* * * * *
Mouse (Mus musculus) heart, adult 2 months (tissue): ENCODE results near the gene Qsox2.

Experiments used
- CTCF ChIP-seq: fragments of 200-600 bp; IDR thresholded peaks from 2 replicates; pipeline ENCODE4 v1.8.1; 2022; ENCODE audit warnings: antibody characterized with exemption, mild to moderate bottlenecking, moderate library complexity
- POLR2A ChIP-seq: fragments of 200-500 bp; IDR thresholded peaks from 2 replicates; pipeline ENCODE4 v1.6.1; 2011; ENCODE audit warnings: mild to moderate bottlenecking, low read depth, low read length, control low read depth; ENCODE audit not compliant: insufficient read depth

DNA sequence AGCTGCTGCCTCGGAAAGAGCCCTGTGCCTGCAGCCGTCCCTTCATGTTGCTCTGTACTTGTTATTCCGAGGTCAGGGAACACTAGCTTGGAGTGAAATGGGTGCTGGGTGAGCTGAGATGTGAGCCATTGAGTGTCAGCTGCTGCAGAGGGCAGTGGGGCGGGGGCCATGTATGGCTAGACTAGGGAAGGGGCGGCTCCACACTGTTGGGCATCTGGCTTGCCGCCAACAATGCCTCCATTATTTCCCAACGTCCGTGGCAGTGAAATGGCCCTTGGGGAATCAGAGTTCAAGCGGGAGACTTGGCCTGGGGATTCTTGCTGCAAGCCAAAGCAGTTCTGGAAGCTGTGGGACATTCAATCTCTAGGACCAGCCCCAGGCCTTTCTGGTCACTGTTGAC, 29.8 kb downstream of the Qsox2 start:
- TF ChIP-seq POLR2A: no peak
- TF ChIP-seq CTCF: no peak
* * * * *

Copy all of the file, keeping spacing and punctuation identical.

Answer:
Mouse (Mus musculus) heart, adult 2 months (tissue): ENCODE results near the gene Qsox2.

Experiments used
- CTCF ChIP-seq: fragments of 200-600 bp; IDR thresholded peaks from 2 replicates; pipeline ENCODE4 v1.8.1; 2022; ENCODE audit warnings: antibody characterized with exemption, mild to moderate bottlenecking, moderate library complexity
- POLR2A ChIP-seq: fragments of 200-500 bp; IDR thresholded peaks from 2 replicates; pipeline ENCODE4 v1.6.1; 2011; ENCODE audit warnings: mild to moderate bottlenecking, low read depth, low read length, control low read depth; ENCODE audit not compliant: insufficient read depth

DNA sequence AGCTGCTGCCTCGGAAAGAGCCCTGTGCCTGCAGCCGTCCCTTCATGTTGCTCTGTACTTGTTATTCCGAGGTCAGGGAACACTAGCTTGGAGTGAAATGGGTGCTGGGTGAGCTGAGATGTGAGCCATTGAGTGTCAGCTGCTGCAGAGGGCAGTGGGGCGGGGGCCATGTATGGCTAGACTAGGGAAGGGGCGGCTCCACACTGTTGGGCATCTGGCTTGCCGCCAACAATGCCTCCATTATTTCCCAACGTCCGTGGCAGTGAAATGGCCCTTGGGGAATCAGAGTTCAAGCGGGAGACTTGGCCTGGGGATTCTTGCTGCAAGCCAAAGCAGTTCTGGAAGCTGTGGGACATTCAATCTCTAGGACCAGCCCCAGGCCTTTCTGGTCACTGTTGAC, 29.8 kb downstream of the Qsox2 start:
- TF ChIP-seq POLR2A: no peak
- TF ChIP-seq CTCF: no peak